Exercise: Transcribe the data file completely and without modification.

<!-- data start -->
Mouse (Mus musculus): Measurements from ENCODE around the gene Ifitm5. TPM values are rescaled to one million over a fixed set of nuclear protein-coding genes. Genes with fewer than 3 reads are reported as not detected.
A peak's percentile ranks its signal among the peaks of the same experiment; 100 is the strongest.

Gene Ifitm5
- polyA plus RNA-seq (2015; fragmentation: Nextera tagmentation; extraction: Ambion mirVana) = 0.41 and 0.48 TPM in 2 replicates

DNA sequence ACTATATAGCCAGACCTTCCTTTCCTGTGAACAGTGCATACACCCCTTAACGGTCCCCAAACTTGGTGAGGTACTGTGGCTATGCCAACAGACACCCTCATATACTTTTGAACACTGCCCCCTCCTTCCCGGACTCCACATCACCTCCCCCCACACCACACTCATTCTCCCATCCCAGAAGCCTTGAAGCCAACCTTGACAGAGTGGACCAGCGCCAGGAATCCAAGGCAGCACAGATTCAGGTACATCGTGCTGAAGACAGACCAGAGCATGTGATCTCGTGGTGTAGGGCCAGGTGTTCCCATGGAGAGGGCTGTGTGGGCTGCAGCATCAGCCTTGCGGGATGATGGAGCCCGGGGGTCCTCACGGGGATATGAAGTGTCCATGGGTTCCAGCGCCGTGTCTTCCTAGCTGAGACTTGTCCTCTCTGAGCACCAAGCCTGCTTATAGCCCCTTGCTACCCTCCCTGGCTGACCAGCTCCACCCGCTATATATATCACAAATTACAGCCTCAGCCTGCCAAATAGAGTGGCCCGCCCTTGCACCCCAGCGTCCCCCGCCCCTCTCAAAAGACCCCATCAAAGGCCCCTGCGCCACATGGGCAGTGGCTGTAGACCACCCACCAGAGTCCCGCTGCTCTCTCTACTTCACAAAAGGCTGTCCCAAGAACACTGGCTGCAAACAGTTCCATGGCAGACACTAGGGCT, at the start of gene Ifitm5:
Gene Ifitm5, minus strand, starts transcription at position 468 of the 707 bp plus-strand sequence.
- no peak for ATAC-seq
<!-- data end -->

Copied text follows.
Mouse (Mus musculus): Measurements from ENCODE around the gene Ifitm5. TPM values are rescaled to one million over a fixed set of nuclear protein-coding genes. Genes with fewer than 3 reads are reported as not detected.
A peak's percentile ranks its signal among the peaks of the same experiment; 100 is the strongest.

Gene Ifitm5
- polyA plus RNA-seq (2015; fragmentation: Nextera tagmentation; extraction: Ambion mirVana) = 0.41 and 0.48 TPM in 2 replicates

DNA sequence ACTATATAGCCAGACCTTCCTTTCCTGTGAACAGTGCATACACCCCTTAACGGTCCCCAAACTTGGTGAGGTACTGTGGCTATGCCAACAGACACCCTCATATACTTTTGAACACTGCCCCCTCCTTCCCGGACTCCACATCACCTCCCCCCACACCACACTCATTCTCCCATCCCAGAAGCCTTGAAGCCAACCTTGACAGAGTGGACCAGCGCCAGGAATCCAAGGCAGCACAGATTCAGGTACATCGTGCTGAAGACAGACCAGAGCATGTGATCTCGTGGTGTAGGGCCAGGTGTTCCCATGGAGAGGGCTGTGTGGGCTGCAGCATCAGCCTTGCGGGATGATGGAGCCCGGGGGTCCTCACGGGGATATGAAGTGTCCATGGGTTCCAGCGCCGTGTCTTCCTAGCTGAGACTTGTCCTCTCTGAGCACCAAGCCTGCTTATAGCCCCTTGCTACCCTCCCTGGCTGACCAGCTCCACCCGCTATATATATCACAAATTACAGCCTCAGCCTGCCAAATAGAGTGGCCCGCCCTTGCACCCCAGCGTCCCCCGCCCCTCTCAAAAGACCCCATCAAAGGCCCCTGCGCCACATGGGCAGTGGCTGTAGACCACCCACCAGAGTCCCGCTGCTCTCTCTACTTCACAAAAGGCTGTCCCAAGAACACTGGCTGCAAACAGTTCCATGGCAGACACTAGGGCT, at the start of gene Ifitm5:
Gene Ifitm5, minus strand, starts transcription at position 468 of the 707 bp plus-strand sequence.
- no peak for ATAC-seq